/ 16 July 2020

A reimagined school is embedded in its community

Opinion: Will Government Intervene After Eastern Cape School Closures?
The coronavirus pandemic is pushing us to respond to issues that were around before Covid-19, including at schools in poor areas.


Right now South Africa needs to start reimagining our schools as places of hope and opportunity, not only for our children but for the residents of the area in which they are situated.   

It’s known that 75% of our schools are not receiving the same quality education as that of learners in middle-class areas. The effect of Covid-19 has amplified the structural inequalities in our society. 

We need to use this opportunity to move away from the notion of getting schools “back to the way they were”, and for the reimagination to form part of the broader social justice discourse and the need for redress in society.

Over the past 10 years, the Centre for the Community School (CCS) has been working to understand the key elements of a contextually responsive education system. We have been collaborating on a reimagination through what we call “the community school” in a number of schools in the greater Nelson Mandela Bay metro and rural Eastern Cape.

The community school is one that is integrated in the community. It requires us to reimagine the school as being “of” the community rather than a school “in” the community. This approach to schooling requires working with schools, teachers, parents, residents, nongovernmental and community-based organisations, government departments and universities to create solutions to current and future schooling needs.

In 2019 the CCS was awarded a National Research Foundation grant to develop theoretical and practice-based models of school improvements that are relevant and responsive to the realities of the schools and communities they serve. In 2019-2020 the CCS produced and published its first publication on the community school, titled Reimagining Our Schools, Strengthening Our Communities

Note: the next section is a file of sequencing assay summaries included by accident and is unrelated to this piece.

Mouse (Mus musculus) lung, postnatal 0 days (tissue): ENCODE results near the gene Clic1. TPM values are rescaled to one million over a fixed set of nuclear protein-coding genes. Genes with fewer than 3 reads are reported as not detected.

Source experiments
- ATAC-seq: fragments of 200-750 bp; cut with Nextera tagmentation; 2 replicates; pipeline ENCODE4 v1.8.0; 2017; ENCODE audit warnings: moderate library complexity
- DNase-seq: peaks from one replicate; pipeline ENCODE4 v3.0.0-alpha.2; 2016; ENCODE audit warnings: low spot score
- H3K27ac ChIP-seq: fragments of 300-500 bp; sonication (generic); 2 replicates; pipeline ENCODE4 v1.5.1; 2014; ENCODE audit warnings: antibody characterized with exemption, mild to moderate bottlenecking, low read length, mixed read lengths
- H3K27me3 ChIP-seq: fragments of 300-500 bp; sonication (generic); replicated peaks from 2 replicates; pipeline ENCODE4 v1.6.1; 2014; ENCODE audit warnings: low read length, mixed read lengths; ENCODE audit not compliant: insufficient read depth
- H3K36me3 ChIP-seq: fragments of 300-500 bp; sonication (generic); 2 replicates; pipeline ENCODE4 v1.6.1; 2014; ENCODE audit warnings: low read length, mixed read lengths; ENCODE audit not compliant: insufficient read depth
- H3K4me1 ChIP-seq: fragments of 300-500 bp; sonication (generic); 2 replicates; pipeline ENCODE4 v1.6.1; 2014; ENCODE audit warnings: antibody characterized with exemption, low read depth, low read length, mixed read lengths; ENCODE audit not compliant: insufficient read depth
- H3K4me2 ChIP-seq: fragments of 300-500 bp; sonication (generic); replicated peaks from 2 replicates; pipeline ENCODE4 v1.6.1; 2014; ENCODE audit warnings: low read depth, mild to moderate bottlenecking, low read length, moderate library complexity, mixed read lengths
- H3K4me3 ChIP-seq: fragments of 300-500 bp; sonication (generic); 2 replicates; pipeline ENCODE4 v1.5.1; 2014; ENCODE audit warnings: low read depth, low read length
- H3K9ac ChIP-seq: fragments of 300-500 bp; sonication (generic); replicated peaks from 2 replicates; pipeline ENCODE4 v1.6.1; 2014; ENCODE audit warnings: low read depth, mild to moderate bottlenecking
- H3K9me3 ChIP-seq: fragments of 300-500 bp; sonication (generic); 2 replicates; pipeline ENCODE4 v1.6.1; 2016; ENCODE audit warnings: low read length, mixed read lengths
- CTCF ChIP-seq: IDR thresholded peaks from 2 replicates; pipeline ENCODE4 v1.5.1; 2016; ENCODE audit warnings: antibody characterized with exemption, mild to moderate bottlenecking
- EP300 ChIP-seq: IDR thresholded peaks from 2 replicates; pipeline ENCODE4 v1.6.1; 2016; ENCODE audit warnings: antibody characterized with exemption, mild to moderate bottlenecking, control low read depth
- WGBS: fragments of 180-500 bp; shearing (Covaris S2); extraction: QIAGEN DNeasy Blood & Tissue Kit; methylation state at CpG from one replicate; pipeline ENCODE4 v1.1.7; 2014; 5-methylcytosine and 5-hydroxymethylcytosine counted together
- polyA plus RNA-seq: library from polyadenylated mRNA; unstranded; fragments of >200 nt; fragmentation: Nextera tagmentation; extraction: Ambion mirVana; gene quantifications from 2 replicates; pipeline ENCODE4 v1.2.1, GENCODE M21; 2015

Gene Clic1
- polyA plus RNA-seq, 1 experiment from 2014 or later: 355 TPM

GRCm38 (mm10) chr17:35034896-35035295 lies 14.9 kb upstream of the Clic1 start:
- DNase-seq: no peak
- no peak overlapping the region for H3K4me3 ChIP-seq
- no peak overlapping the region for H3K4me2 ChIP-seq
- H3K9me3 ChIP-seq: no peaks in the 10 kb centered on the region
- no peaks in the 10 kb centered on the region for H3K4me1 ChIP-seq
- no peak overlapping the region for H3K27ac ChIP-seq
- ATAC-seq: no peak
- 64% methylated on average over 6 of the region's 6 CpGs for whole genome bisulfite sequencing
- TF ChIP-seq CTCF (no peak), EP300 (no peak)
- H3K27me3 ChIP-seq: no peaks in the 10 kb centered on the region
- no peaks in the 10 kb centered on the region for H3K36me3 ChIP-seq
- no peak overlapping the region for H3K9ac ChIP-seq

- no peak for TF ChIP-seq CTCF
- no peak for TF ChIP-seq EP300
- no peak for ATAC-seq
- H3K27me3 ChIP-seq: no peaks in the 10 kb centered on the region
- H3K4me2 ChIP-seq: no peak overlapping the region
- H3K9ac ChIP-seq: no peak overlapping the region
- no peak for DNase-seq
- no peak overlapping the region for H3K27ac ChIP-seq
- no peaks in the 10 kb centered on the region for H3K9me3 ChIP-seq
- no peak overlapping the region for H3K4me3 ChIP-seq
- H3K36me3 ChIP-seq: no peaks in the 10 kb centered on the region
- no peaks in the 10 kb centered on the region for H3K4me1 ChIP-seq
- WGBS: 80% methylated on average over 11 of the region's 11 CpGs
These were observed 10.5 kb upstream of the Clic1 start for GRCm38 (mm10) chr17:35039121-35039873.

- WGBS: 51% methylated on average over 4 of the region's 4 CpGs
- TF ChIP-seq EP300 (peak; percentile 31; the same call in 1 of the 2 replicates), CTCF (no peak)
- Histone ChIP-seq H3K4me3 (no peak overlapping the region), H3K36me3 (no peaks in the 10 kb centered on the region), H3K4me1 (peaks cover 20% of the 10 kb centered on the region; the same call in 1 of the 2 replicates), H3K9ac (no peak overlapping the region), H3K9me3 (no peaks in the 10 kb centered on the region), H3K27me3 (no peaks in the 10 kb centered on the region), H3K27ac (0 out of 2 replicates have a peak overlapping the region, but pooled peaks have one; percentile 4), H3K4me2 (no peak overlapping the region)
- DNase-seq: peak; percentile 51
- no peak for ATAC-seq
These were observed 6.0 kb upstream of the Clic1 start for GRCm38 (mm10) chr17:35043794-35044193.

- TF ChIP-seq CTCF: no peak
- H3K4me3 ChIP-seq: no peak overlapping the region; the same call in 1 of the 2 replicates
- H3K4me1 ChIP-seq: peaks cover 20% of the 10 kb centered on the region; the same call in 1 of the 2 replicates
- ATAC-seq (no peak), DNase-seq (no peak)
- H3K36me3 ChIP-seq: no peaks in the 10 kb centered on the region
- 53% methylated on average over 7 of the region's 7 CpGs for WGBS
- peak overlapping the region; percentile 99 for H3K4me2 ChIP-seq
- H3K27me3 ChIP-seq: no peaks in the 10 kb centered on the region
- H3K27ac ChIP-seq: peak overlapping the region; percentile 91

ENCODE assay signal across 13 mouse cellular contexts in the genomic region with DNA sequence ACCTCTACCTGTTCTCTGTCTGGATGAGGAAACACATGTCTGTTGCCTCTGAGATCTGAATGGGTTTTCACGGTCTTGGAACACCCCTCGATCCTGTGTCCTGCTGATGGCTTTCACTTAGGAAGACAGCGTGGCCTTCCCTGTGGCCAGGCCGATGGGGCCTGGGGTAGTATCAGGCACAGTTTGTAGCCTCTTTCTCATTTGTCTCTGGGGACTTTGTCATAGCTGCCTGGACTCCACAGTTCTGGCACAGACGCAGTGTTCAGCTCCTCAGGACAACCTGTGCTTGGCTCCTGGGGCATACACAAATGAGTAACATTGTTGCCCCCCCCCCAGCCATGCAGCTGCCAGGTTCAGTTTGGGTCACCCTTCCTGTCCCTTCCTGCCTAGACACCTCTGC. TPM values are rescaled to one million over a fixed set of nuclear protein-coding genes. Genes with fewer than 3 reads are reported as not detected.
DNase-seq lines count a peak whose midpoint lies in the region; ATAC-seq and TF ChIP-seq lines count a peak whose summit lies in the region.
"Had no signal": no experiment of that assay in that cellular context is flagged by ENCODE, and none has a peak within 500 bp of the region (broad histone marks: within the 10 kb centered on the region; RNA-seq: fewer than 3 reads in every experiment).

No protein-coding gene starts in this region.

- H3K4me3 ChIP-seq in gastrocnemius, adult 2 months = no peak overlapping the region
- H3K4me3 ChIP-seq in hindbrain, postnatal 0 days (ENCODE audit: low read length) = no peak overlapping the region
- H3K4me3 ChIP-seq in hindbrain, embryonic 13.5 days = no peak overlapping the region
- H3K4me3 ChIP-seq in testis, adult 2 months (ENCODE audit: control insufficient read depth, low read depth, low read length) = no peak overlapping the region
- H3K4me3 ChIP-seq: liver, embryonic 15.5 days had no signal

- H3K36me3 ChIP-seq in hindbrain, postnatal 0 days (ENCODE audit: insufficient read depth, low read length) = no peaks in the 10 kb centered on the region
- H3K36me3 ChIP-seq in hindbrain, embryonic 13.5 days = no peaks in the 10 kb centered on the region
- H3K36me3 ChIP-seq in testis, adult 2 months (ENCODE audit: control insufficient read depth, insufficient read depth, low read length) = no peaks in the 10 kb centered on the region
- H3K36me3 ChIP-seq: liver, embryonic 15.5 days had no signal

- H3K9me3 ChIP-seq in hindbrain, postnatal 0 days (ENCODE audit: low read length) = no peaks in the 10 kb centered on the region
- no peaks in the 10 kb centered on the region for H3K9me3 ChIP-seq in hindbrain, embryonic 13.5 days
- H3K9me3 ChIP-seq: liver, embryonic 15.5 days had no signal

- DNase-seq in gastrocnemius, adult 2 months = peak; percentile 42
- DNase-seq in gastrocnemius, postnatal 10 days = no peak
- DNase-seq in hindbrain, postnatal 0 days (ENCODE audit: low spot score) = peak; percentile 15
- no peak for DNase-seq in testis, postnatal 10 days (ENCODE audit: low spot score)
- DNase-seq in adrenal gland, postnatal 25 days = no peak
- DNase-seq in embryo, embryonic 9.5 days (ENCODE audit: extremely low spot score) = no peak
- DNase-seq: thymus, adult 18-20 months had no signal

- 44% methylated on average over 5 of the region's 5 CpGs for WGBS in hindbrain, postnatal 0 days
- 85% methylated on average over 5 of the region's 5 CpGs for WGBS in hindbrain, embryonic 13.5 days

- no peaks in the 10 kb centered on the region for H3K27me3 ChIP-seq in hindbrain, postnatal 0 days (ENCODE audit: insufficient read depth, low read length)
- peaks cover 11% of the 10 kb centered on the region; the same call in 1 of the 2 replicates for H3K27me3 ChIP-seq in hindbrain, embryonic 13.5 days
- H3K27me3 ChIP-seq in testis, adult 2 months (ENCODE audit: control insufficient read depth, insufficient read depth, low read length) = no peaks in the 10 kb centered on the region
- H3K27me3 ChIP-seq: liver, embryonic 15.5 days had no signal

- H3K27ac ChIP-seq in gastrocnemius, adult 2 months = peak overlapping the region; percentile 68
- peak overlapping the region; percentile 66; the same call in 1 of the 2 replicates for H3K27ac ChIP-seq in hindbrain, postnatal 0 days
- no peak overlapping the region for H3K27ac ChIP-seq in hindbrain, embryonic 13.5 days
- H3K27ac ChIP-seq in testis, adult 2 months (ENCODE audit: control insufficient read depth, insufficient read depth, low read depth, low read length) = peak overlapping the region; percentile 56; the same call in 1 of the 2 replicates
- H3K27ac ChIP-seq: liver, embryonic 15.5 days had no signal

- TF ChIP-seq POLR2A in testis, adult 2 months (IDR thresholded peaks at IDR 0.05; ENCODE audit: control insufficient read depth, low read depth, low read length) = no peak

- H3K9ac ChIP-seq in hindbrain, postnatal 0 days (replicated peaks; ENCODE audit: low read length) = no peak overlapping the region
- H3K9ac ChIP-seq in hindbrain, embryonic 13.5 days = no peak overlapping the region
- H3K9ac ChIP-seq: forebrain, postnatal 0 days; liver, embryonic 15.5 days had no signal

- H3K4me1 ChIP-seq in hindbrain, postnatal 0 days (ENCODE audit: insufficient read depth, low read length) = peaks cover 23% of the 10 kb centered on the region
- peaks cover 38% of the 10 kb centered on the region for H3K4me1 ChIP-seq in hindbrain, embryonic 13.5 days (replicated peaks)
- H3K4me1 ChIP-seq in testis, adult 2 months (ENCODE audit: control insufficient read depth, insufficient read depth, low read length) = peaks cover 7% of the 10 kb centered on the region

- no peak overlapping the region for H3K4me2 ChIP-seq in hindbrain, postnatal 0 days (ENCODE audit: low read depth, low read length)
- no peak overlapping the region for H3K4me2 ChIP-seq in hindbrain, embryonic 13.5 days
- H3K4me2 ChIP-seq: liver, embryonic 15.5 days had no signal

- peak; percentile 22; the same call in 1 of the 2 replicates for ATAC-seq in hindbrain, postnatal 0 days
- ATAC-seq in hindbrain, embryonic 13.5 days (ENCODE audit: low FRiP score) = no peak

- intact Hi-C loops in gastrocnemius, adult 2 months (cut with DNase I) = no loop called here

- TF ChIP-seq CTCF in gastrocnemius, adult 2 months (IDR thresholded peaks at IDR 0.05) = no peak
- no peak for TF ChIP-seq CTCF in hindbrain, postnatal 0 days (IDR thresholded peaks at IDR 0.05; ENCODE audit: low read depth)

As a nation, we have to address the structural inequalities that prevent learners from realising their full potential. Covid-19 highlighted this. The reality is that the majority of learners are unable to benefit from the e-Learning digital support platforms, unlike learners at well-resourced schools, as was evident before the pandemic.  

The department of basic education estimated that only about 20% of learners are reached through the various online platforms being used during lockdown. Apart from the lack of access to devices, connectivity and data in working class and rural areas, there is the issue of learner and teacher capacity to deal with the technology of online classrooms. They don’t feel confident to use these technologies; they need assistance to develop this. 

We need to advance the use of technology but in doing it, it is essential to integrate the practical realities of schools, such as remoteness, no connectivity and security issues.